Qingqing Cao


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Efficient Methods for Natural Language Processing: A Survey
Marcos Treviso | Ji-Ung Lee | Tianchu Ji | Betty van Aken | Qingqing Cao | Manuel R. Ciosici | Michael Hassid | Kenneth Heafield | Sara Hooker | Colin Raffel | Pedro H. Martins | André F. T. Martins | Jessica Zosa Forde | Peter Milder | Edwin Simpson | Noam Slonim | Jesse Dodge | Emma Strubell | Niranjan Balasubramanian | Leon Derczynski | Iryna Gurevych | Roy Schwartz
Transactions of the Association for Computational Linguistics, Volume 11

Recent work in natural language processing (NLP) has yielded appealing results from scaling model parameters and training data; however, using only scale to improve performance means that resource consumption also grows. Such resources include data, time, storage, or energy, all of which are naturally limited and unevenly distributed. This motivates research into efficient methods that require fewer resources to achieve similar results. This survey synthesizes and relates current methods and findings in efficient NLP. We aim to provide both guidance for conducting NLP under limited resources, and point towards promising research directions for developing more efficient methods.

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PuMer: Pruning and Merging Tokens for Efficient Vision Language Models
Qingqing Cao | Bhargavi Paranjape | Hannaneh Hajishirzi
Proceedings of the 61st Annual Meeting of the Association for Computational Linguistics (Volume 1: Long Papers)

Large-scale vision language (VL) models use Transformers to perform cross-modal interactions between the input text and image. These cross-modal interactions are computationally expensive and memory-intensive due to the quadratic complexity of processing the input image and text. We present PuMer: a token reduction framework that uses text-informed Pruning and modality-aware Merging strategies to progressively reduce the tokens of input image and text, improving model inference speed and reducing memory footprint. PuMer learns to keep salient image tokens related to the input text and merges similar textual and visual tokens by adding lightweight token reducer modules at several cross-modal layers in the VL model. Training PuMer is mostly the same as finetuning the original VL model but faster. Our evaluation for two vision language models on four downstream VL tasks shows PuMer increases inference throughput by up to 2x and reduces memory footprint by over 50% while incurring less than a 1% accuracy drop.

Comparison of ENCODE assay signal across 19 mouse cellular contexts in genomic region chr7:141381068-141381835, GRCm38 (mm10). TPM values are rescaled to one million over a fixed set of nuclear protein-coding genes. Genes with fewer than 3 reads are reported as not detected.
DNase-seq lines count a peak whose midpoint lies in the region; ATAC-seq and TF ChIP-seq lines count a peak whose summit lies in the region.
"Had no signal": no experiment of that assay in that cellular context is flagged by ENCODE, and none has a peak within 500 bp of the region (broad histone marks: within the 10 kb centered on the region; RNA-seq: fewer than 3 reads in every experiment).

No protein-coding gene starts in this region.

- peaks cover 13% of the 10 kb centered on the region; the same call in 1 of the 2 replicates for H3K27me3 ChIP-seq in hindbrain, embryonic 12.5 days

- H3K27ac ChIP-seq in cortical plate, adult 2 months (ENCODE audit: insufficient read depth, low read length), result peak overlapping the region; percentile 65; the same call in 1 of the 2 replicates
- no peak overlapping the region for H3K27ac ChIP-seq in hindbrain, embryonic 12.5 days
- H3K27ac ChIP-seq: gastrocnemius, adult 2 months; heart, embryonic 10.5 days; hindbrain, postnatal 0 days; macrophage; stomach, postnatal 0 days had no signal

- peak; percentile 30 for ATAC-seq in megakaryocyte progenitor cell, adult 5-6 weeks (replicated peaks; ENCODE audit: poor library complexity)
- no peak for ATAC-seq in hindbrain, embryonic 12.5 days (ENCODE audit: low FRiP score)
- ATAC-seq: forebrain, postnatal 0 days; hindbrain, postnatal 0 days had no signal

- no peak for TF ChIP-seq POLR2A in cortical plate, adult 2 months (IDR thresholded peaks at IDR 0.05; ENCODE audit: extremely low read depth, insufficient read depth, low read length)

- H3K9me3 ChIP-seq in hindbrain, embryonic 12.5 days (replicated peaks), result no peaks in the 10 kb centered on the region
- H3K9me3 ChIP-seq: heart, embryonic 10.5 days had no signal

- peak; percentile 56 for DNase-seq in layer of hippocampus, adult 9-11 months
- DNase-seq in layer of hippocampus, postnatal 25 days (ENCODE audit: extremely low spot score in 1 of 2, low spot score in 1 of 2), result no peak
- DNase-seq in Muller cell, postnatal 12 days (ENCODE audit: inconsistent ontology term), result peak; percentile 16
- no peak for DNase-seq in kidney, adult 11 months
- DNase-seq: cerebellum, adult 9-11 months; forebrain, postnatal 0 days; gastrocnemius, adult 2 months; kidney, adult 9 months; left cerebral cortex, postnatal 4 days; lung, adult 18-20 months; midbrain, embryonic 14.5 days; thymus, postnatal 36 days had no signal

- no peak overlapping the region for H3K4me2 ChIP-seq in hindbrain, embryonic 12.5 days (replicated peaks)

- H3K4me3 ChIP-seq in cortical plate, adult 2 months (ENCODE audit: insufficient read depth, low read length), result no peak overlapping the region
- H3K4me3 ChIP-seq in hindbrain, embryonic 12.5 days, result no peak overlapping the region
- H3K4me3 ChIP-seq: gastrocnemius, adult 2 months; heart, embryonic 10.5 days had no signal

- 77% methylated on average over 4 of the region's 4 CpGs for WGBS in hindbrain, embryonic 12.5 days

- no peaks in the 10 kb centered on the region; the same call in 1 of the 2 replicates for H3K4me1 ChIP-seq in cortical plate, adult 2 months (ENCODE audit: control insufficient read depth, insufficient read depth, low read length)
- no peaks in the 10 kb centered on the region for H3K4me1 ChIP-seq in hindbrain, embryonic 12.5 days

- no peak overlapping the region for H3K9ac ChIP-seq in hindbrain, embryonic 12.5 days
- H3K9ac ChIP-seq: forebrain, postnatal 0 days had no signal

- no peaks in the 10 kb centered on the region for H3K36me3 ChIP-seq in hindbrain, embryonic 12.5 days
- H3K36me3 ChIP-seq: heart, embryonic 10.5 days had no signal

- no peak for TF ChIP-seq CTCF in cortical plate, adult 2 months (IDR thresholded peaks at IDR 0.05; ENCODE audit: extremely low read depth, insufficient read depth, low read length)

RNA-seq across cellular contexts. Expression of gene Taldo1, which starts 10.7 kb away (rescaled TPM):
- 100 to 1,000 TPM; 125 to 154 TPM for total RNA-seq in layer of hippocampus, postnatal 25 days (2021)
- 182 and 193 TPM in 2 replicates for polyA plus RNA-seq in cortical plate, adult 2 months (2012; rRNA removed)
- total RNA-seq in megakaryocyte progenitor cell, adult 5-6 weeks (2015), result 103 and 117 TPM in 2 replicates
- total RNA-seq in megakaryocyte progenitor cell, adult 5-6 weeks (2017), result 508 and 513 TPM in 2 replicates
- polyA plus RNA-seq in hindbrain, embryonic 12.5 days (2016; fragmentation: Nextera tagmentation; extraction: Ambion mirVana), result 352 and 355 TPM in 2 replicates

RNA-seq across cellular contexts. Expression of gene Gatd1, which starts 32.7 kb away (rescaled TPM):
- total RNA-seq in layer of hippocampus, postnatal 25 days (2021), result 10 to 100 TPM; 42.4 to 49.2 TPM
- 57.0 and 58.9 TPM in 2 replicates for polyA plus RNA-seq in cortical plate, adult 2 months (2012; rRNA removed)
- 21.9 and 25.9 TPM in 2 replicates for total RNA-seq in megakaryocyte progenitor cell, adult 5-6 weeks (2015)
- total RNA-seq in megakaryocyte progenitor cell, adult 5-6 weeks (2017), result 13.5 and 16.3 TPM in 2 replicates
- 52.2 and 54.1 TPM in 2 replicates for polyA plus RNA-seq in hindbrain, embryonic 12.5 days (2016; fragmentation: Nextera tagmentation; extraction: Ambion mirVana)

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A Survey for Efficient Open Domain Question Answering
Qin Zhang | Shangsi Chen | Dongkuan Xu | Qingqing Cao | Xiaojun Chen | Trevor Cohn | Meng Fang
Proceedings of the 61st Annual Meeting of the Association for Computational Linguistics (Volume 1: Long Papers)

Open domain question answering (ODQA) is a longstanding task aimed at answering factual questions from a large knowledge corpus without any explicit evidence in natural language processing (NLP). Recent works have predominantly focused on improving the answering accuracy and have achieved promising progress. However, higher accuracy often requires more memory consumption and inference latency, which might not necessarily be efficient enough for direct deployment in the real world. Thus, a trade-off between accuracy, memory consumption and processing speed is pursued. In this paper, we will survey recent advancements in the efficiency of ODQA models and conclude core techniques for achieving efficiency. Additionally, we will provide a quantitative analysis of memory cost, query speed, accuracy, and overall performance comparison. Our goal is to keep scholars informed of the latest advancements and open challenges in ODQA efficiency research and contribute to the further development of ODQA efficiency.


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IrEne-viz: Visualizing Energy Consumption of Transformer Models
Yash Kumar Lal | Reetu Singh | Harsh Trivedi | Qingqing Cao | Aruna Balasubramanian | Niranjan Balasubramanian
Proceedings of the 2021 Conference on Empirical Methods in Natural Language Processing: System Demonstrations